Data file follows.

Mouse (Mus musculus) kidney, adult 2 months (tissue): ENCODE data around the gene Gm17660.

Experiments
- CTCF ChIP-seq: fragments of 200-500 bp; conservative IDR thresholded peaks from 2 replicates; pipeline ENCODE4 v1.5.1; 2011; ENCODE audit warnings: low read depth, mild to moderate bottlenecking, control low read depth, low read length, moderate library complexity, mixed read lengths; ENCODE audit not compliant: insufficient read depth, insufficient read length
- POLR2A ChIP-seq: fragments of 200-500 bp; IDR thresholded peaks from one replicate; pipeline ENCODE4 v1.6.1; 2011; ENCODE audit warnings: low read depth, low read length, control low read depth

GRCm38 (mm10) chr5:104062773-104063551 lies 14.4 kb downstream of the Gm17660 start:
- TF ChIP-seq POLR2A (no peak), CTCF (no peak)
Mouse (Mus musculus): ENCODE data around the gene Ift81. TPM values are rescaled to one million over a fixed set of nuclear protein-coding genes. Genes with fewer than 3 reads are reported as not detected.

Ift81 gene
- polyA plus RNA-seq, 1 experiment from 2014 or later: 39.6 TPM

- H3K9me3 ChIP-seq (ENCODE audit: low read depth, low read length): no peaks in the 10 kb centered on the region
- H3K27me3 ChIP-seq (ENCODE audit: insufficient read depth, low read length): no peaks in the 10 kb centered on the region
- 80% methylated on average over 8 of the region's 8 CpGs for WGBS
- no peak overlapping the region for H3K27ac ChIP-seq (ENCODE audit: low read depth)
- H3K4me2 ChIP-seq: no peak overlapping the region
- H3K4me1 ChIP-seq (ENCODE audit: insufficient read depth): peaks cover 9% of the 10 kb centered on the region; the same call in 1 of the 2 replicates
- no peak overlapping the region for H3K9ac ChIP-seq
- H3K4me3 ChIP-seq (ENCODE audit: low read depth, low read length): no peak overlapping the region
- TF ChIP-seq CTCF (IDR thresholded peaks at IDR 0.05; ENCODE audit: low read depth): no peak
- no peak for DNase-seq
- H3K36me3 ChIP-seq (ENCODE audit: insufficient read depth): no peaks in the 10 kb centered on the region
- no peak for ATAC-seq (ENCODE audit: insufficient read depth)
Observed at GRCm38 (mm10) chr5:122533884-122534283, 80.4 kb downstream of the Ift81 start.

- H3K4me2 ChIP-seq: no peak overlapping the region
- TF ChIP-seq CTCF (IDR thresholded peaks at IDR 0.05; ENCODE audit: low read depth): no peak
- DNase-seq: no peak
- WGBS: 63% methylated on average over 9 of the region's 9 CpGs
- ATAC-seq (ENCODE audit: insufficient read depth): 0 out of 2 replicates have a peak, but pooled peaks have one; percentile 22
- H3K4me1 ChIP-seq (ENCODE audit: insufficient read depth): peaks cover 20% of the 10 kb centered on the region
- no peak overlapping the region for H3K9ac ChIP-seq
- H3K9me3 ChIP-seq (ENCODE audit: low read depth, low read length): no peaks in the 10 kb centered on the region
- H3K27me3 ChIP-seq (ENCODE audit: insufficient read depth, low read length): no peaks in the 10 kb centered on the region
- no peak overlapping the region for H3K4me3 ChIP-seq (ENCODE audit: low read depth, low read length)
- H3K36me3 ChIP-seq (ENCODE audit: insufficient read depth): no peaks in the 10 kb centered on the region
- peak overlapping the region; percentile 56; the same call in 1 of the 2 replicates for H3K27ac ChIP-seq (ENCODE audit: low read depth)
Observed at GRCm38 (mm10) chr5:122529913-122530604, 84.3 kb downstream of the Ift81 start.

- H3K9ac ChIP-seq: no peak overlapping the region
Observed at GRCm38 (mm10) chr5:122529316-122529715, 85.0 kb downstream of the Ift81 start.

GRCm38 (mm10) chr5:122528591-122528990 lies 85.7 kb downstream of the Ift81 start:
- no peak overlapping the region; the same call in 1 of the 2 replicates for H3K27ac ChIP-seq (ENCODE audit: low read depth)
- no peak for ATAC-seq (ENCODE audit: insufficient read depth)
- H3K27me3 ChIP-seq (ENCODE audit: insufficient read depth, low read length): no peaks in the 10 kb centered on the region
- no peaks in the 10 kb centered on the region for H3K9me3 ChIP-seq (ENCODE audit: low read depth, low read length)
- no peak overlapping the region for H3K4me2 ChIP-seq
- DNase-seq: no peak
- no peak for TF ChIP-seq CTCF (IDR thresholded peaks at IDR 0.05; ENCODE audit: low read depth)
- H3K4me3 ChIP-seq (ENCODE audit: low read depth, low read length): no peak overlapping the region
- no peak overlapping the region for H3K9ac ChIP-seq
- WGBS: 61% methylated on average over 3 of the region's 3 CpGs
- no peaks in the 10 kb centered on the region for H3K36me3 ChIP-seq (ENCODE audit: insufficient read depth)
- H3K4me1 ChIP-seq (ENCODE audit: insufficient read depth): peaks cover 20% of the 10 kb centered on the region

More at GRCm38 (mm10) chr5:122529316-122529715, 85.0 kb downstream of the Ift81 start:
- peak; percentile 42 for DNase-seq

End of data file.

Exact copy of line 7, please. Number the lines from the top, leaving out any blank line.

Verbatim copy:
Mouse (Mus musculus): ENCODE data around the gene Ift81. TPM values are rescaled to one million over a fixed set of nuclear protein-coding genes. Genes with fewer than 3 reads are reported as not detected.